yesterday evening I was sitting in my room, contemplating deep things like poverty, the meaning of life, sustainable impact, and how Seamus Mcfly’s wife in the 3rd Back to the Future is the same actress as Marty Mcfly’s mother. This means there was some hard-core inbreeding between 1885 and 1955, or they were really short on actresses.
These 3 in the picture to be precise. They are very Ghanaian and very female. we regularly paint our nails and tried to marry each other off (I am currently betrothed to at least 2 of their brothers). They also love watching me try to cook over a coal fire. last time the coals started exploding and I started dancing and shrieking as a avoided the flying sparks. they chuckled at this but really cracked up when I threatened to return the coals. I guess returning faulty post-burned coals doesn’t often happen.
I was expecting something crazy like a lose bull or a ground nut paste seller (good ground nut paste isn’t so easy to find, granted I am very picky about the texture…). I came out to see what was happening and saw in the distance several Salamingas (white people) standing in a circle. I haven’t seen any other white people in my area but this event didn’t seem so remarkable until Mary (the one in striped red in the picture) pointed out their clothes. 2 of the girls were wearing short shorts. The type that everyone wears in Canada but are rarely if ever seen in Northern Ghana.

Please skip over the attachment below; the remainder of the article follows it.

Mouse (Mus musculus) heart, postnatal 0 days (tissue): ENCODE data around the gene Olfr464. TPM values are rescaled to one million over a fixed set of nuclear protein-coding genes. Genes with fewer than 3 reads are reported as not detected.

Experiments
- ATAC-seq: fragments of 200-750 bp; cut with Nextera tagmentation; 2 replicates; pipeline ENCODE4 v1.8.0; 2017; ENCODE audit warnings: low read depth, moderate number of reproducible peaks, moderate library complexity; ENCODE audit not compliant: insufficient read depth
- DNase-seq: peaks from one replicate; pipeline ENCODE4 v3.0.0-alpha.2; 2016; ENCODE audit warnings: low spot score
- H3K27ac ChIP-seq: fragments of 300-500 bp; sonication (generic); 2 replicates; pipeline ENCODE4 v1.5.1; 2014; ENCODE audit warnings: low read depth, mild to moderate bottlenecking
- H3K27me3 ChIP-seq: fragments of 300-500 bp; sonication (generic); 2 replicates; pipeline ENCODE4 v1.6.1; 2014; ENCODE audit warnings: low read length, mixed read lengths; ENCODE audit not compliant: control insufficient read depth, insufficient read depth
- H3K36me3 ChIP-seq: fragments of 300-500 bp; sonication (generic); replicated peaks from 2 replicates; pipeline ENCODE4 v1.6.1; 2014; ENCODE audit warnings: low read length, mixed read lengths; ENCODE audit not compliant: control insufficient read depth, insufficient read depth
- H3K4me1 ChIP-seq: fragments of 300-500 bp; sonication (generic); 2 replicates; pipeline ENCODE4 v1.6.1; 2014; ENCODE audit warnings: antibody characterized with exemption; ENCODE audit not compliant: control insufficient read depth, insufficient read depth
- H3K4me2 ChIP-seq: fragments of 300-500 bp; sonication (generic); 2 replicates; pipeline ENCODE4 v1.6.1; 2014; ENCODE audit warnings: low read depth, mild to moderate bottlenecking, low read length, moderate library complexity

My friends were clearly appalled at the clothes and clucked in disapproval. I’m not one to shy away from drama and I quickly took up the battle cry with exclamations of “the shame!” and “I can’t believe the nerve.” there were a handful of Ghanaian boys behind them and I shrieked “and those boys there are going to friend them because of the trousers!” the girls were all excited now and we went on about how shameful the Salamingas were. I avoided answering the questions “sister Sarah, do you own a pair of those?” and instead suggested throwing rocks at them.
it never came down to rock throwing, but maybe our negative vibes reached the foreigners because they started walking back to road. unfortunately for them they went through one of the “forbidden” bushy areas where many people will go to free themselves (and in all my time I haven’t seen a trowel in the area, so I chose to avoid the area knowing little surprises might await me under little bushes). needless to say the Ghanaian boys who wanted to friend the girls did not follow.
What started as me joking about the shame turned into me actually feeding off the genuine energy of the other girls and feeling indignant at the spectacle the “whites” had caused (lets ignore the fact that I was the loudest heckler). thought I personally don’t understand why exposed thighs are so much more significant than the chest or back I can’t deny the shock and irritation it causes among those who dislike it. I think through this experience I understand on some level what wearing shorts means here.
on second thought we probably should have thrown the rocks.